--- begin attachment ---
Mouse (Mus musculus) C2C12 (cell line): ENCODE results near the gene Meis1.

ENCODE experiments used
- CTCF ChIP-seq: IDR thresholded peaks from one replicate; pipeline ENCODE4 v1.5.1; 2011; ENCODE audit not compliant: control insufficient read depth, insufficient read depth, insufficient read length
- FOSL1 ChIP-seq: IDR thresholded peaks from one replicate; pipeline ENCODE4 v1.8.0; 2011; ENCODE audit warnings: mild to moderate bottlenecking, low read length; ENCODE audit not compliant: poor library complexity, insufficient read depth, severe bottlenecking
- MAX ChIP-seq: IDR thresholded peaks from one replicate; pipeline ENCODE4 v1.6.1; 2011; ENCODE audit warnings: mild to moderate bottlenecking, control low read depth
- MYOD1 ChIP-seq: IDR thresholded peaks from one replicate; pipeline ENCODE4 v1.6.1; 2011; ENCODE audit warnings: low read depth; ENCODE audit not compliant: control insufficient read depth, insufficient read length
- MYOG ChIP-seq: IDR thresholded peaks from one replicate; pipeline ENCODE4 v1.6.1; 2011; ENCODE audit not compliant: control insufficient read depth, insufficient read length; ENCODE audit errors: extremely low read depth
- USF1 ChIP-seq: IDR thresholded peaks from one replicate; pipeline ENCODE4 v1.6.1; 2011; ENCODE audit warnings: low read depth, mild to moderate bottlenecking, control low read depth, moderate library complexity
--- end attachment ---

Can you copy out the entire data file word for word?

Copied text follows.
Mouse (Mus musculus) C2C12 (cell line): ENCODE results near the gene Meis1.

ENCODE experiments used
- CTCF ChIP-seq: IDR thresholded peaks from one replicate; pipeline ENCODE4 v1.5.1; 2011; ENCODE audit not compliant: control insufficient read depth, insufficient read depth, insufficient read length
- FOSL1 ChIP-seq: IDR thresholded peaks from one replicate; pipeline ENCODE4 v1.8.0; 2011; ENCODE audit warnings: mild to moderate bottlenecking, low read length; ENCODE audit not compliant: poor library complexity, insufficient read depth, severe bottlenecking
- MAX ChIP-seq: IDR thresholded peaks from one replicate; pipeline ENCODE4 v1.6.1; 2011; ENCODE audit warnings: mild to moderate bottlenecking, control low read depth
- MYOD1 ChIP-seq: IDR thresholded peaks from one replicate; pipeline ENCODE4 v1.6.1; 2011; ENCODE audit warnings: low read depth; ENCODE audit not compliant: control insufficient read depth, insufficient read length
- MYOG ChIP-seq: IDR thresholded peaks from one replicate; pipeline ENCODE4 v1.6.1; 2011; ENCODE audit not compliant: control insufficient read depth, insufficient read length; ENCODE audit errors: extremely low read depth
- USF1 ChIP-seq: IDR thresholded peaks from one replicate; pipeline ENCODE4 v1.6.1; 2011; ENCODE audit warnings: low read depth, mild to moderate bottlenecking, control low read depth, moderate library complexity